Monday 20 November 2017 / 02:46 AM

Will's Lowdown RD3: Shades Of ’05

Three weeks of the NRL season are down, and remarkably, only two teams remain unbeaten and just two clubs are yet to register a win. The closeness of the premiership at this early stage is a powerful reminder of one of the NRL’s perennial advantages over its competitors – the relatively small gap between the best and worst teams.

 

The 2014 season is shaping up much like 2005, regarded as the closest – and one of the best – premierships on record. That year, Parramatta topped the ladder with 16 wins and eight losses – the most defeats ever suffered by a minor premier. Meanwhile, Newcastle set an all-time wooden spooner record by winning eight of their games (after starting the year with 13 straight losses), the most by a last-placed team.

 

This year promises to be equally topsy-turvy and unpredictable. Of the two unbeaten teams so far, St George Illawarra was tipped to finish near the bottom after producing dreadful pre-season form, while Melbourne has a points difference of just plus-10 after three tight wins. Although it is difficult to see where eight victories are going to come from for the winless Sharks and Knights at this stage, a kinder run with injuries should see the 2013 finalists redress the balance before too long.

There have been a string of king-sized upsets, while Round 3 featured three last-minute match-winning tries. Highly fancied Souths and North Queensland boast just one win from three rounds; Wests Tigers, Brisbane and Gold Coast have exceeded expectations by winning two games in the opening three weeks.

It should be noted that in 2005, the Grand Final was won by an unheralded young Wests Tigers side playing an exuberant brand of attacking football with a forward pack that was scoffed at by the pundits. The parallels between the ’05 juggernaut and the giant-killing 2014 version of the Tigers are obvious.

Burgesses putting Rabbits under the pump

 

Sam Burgess continues to skirt the line between enforcer and liability. His and younger brother George’s preoccupation with niggle and confrontation in Souths’ spiteful Friday night clash with Wests Tigers contributed significantly to the upset 25-16 result. George is also facing a week on the sidelines for a high tackle on Tigers fullback James Tedesco.

Sam, already on the nose with many supporters over his impending departure to English Rugby Union, is undoubtedly one of the most dynamic game-breakers in the NRL – on both sides of the ball. But as he did during the loss to Manly, the marquee British forward overreacts particularly if any of his brothers are subjected to any curry on the field, whether illegal or not. Burgess is becoming an easy mark and putting pressure on his teammates.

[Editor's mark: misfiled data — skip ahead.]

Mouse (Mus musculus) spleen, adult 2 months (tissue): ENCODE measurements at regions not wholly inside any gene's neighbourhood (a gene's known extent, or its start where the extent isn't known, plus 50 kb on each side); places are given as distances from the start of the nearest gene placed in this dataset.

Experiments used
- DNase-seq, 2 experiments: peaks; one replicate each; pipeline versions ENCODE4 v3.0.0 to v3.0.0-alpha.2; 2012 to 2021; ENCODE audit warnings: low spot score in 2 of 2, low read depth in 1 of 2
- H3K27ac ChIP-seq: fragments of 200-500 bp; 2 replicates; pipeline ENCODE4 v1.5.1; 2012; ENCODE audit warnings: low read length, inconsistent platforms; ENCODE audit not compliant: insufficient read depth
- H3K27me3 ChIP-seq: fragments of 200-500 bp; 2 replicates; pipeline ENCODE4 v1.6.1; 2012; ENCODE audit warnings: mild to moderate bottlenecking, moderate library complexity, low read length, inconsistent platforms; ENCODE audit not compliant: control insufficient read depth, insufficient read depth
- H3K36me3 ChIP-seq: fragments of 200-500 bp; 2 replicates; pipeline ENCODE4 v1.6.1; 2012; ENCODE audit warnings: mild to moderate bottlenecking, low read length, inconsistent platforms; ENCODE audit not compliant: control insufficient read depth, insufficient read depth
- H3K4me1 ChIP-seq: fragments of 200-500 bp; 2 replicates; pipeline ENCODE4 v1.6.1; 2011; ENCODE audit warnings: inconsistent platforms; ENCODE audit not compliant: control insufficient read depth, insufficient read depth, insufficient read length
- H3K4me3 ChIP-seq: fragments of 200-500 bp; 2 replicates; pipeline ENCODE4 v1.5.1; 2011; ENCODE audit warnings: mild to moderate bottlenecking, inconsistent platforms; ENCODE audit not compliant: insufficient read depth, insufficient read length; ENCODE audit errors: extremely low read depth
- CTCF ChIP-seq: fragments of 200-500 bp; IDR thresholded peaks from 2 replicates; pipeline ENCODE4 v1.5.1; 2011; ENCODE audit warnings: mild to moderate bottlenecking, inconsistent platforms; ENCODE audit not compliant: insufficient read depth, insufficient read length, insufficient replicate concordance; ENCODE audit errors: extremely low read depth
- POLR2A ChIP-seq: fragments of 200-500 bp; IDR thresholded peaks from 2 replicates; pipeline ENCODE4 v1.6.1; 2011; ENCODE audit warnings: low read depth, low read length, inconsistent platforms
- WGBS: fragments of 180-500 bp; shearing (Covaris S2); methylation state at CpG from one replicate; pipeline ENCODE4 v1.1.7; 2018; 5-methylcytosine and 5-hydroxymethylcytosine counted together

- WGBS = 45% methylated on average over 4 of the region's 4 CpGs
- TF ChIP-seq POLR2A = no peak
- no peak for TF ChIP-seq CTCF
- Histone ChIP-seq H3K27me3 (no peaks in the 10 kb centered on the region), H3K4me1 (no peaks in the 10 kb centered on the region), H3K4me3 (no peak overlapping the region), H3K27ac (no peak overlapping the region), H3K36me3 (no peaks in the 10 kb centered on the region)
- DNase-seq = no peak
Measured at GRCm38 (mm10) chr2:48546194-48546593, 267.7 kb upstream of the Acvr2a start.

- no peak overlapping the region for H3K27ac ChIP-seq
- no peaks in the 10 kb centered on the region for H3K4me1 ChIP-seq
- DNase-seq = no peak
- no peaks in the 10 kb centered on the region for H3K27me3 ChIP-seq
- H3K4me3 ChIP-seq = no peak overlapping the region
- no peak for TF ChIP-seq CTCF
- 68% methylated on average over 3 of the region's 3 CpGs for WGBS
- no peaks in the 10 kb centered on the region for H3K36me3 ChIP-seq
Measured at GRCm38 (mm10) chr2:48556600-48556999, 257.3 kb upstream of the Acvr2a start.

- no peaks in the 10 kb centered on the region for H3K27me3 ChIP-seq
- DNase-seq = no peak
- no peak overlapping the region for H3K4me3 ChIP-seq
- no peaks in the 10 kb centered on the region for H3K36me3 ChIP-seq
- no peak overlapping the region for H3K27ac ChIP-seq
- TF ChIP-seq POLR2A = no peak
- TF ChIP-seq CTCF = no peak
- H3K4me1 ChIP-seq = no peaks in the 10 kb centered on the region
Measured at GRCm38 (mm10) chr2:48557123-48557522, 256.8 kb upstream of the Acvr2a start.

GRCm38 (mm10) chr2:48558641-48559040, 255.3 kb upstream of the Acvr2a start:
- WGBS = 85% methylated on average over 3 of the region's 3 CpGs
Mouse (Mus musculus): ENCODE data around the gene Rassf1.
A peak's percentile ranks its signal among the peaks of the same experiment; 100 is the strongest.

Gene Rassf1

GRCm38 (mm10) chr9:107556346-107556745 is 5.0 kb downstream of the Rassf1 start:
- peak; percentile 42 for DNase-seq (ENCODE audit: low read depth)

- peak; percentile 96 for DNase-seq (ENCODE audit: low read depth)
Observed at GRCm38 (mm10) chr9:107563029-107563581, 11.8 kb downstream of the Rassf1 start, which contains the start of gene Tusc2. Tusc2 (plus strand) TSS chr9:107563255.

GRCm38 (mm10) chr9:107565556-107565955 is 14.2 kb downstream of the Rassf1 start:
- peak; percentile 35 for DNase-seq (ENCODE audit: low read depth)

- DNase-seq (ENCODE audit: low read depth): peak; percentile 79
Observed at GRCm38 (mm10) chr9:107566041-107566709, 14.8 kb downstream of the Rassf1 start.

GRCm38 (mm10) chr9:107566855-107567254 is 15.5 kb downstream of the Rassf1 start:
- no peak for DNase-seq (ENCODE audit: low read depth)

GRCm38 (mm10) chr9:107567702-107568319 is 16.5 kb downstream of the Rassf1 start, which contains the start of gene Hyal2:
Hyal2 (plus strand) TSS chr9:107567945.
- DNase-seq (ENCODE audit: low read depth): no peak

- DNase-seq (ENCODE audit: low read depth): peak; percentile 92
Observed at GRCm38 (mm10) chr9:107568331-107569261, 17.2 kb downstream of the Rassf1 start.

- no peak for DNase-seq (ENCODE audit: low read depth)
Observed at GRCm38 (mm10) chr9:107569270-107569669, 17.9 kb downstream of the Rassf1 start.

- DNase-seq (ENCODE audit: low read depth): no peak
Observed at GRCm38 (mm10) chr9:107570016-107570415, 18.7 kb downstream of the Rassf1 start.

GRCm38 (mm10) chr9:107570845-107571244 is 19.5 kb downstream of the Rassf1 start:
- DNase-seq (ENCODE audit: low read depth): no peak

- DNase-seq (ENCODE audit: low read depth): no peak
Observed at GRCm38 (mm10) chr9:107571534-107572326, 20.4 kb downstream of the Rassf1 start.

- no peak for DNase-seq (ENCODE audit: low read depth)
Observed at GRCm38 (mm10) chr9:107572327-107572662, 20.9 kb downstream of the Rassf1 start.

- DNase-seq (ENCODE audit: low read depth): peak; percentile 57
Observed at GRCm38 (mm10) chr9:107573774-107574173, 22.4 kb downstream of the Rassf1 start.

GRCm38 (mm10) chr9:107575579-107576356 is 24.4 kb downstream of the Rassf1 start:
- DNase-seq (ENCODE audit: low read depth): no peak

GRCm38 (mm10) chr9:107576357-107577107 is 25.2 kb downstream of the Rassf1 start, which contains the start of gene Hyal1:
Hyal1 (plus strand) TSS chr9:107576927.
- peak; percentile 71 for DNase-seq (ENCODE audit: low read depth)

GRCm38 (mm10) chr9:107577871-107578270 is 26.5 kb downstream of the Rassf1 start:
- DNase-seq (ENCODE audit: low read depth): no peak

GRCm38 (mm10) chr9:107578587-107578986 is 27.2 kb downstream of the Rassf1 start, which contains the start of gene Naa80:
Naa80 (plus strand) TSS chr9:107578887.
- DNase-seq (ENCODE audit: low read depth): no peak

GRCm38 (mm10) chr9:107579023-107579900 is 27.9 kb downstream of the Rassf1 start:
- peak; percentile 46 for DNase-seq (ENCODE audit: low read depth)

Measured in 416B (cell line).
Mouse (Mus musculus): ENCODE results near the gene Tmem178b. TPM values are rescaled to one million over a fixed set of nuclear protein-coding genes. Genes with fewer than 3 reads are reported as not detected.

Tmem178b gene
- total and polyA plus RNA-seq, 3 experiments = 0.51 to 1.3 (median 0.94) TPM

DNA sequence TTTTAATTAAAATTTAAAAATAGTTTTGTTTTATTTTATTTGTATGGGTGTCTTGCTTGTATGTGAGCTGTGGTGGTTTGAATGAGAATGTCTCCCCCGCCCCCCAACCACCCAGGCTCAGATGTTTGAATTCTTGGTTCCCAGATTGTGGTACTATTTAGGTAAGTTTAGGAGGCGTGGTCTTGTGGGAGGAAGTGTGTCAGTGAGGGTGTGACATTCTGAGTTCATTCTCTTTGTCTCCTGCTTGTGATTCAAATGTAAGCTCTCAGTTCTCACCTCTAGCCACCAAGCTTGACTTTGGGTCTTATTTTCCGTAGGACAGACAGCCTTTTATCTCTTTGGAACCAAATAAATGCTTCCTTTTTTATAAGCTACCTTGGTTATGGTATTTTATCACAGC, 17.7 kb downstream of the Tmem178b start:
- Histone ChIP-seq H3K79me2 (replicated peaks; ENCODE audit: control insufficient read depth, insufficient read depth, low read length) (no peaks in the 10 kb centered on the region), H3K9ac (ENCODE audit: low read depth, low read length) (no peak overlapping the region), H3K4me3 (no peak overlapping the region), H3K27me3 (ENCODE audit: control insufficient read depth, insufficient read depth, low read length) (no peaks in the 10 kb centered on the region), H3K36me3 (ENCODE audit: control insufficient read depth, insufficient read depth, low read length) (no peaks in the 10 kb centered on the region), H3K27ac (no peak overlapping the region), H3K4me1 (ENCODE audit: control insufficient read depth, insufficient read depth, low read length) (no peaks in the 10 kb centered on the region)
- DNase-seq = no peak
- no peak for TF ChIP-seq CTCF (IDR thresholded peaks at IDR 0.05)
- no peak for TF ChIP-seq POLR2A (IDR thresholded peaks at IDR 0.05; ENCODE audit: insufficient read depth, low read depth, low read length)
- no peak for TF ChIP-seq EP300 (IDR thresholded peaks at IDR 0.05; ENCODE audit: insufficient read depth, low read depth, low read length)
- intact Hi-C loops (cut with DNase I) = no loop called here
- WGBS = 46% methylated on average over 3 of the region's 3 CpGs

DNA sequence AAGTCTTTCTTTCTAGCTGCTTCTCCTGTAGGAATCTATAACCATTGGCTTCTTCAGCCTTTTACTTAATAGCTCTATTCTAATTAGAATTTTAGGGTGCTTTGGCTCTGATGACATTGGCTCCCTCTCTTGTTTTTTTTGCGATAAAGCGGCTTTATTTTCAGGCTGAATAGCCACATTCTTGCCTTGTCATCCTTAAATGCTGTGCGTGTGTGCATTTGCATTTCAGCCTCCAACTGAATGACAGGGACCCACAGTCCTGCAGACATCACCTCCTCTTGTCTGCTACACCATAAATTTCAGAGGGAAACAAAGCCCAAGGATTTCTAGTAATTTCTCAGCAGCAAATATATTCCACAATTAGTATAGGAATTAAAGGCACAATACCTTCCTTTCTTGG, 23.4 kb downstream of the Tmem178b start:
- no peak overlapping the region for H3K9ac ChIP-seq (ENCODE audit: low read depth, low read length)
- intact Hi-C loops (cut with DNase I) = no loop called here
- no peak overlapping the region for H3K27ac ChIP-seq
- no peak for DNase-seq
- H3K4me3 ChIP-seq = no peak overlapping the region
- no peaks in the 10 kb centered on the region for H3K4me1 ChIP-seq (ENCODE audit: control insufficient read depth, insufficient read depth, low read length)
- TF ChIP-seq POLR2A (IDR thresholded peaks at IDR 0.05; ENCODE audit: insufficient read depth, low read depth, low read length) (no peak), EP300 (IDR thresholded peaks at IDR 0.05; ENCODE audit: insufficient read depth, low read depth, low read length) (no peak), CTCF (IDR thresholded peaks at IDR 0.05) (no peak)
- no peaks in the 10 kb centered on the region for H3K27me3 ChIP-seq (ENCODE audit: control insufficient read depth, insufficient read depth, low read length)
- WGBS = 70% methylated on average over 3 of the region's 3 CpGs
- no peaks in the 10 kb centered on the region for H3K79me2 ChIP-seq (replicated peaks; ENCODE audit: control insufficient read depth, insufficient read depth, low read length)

The higher-profile Burgess’ squirrel-grip suspension and borderline eye-gouge on James Maloney late in 2013 highlighted his increasingly short fuse and questionable temperament. Souths coach Michael Maguire – a strict disciplinarian – is sure to be in Sam’s ear, because he is setting a poor example and young George is in danger of following him down the same path.

If he can’t keep his emotions in check, Sam Burgess risks the same fate as countryman Adrian Morley, whose suspension-riddled tenure with the Roosters ended prematurely via a seven-week ban for kneeing in 2006. The double-edged sword for the Rabbitohs is they can’t break their 43-year premiership drought without Burgess at his aggressive, blockbusting best.

 

Broncos better by half despite heartbreaking loss

 

The biggest question mark hanging over Brisbane’s outstanding start to 2014 – the competence of new halves pairing Ben Hunt and Josh Hoffman – was answered emphatically on Friday night, with the under-pressure pair producing consummate performances. Hunt was the best player on the field, scoring two tries and laying on two more, while Hoffman served up superb passes for two late Broncos tries. It wasn’t enough for the home side, however, who suffered a gut-wrenching defeat after conceding two Roosters tries in the final five minutes. But the loss may have provided the building blocks to the Broncos’ bid to return to the finals, more so than their wins in the opening two rounds. Friday’s clash with the equally resurgent St George Illawarra Dragons will supply a further gauge on how the Broncos are travelling.

On the rise

  • In a powder keg match, 19-year-old halfback Luke Brooks’ undeniable class shone through. Brooks is justifying the ‘next Andrew Johns’ wraps, with his pass for Bodene Thompson to score and his deft kick for James Tedesco’s try straight out of ‘Joey’s’ playbook.
  • Barnstorming Parramatta winger Semi Radradra isn’t just an excitement machine – he is becoming one of the NRL’s highest-quality wingers. Two tries (taking his tally to six in three games), a phenomenal kick-and-chase and flick-pass try assist to put the Eels in front, and 144 metres and 12 tackle busts from 12 runs was an awe-inspiring day out for the NRL’s newest cult hero. Radradra was beating himself up post-match over his high tackle which led to Manly’s last-gasp win, but that only suggests further that he has his head screwed on. Someone check his Origin eligibility.

 

On the slide

  • Enigmatic Warriors backrower Feleti Mateo has upped his involvement so far this season, and has even put his trademark low-percentage offloads on the backburner. But his sloppy errors still have the club’s supporters tearing their hair out. The sublimely skilled Mateo threw two no-look passes which went to ground against the Cowboys, while his abominable play-the-ball knock-on inside the final minute could have lost the game for a Warriors side doing their best to implode.  

Will has published two books on Rugby League:

  • A History of State of Origin
  • A Short History of Rugby League in Australia

 

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